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South African news interview talk: The interviewer's maintenance of a position of neutrality

Susan I Brokensha


One of the aspects Heritage and Greatbatch (1991) highlight in their Conversation Analytic (CA) study of the sequential organisation of British news interview discourse is the maintenance of interviewer (IR) neutrality. This aspect of news interview talk is also the focus of a CA study conducted by an American analyst, Clayman (1992). Both Heritage and Greatbatch (1991) and Clayman (1992) argue that the news interview turn-taking system is geared towards the maintenance of a neutralistic stance in a number of ways. That is, news IRs employ a variety of procedures to disaffiliate themselves from the assertions or opinions they make. Adopting the principles of qualitative research, the descriptive aim of this article is to conduct an analysis of a corpus of South African news interview interaction in terms of the models devised by Heritage and Greatbatch (1991) and Clayman (1992). It is shown that the procedures news IRs employ to maintain a neutralistic position are replicated in the corpus of South African data. A secondary, applied linguistic aim involves considering the practical applications of a discourse-based study of IR neutrality to ESP (English for Specific Purposes). Specifically, the researcher examines how the findings of an analysis of IR neutrality may be translated into teaching materials for prospective news IR trainees. It is shown that the language practitioner may design (i) communicative activities aimed at simulating news interview talk in which the “IR” is required to maintain a neutralistic stance, and (ii) consciousness-raising activities aimed at fostering critical awareness of the notion of neutrality.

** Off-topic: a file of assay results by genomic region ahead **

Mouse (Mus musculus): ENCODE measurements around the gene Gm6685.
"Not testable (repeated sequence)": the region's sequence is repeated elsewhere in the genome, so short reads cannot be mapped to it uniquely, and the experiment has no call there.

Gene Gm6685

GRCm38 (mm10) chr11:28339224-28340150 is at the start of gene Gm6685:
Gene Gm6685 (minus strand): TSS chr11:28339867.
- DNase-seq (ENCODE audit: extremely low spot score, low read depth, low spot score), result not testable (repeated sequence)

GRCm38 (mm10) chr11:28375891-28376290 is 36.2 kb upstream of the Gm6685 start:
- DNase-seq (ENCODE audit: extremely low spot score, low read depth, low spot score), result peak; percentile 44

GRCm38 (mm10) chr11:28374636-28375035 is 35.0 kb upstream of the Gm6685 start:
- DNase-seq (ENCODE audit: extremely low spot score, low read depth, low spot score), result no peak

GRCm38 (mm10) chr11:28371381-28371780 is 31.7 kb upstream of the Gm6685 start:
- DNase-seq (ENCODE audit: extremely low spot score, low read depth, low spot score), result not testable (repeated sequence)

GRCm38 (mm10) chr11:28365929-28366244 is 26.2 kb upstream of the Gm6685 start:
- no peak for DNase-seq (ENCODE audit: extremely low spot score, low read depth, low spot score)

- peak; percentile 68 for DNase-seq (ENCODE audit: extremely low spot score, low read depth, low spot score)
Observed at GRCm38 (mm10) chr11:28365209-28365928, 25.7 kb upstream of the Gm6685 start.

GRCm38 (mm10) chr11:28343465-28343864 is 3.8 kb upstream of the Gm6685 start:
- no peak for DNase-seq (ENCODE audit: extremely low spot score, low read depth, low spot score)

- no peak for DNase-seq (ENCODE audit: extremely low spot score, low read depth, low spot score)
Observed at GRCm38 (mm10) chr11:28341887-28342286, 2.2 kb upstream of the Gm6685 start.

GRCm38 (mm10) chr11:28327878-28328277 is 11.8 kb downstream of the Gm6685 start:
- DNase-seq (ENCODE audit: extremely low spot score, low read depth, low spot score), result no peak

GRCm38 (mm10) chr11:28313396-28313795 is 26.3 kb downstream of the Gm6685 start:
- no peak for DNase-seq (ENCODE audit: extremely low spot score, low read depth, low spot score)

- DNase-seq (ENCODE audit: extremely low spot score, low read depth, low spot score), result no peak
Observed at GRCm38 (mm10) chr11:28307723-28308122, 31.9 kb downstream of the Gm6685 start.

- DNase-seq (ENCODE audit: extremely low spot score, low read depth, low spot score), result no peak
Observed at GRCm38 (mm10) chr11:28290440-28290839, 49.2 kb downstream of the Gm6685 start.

(S/ern Af Linguistics & Applied Language Stud: 2002 20(1&2): 13-23)

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eISSN: 1727-9461
print ISSN: 1607-3614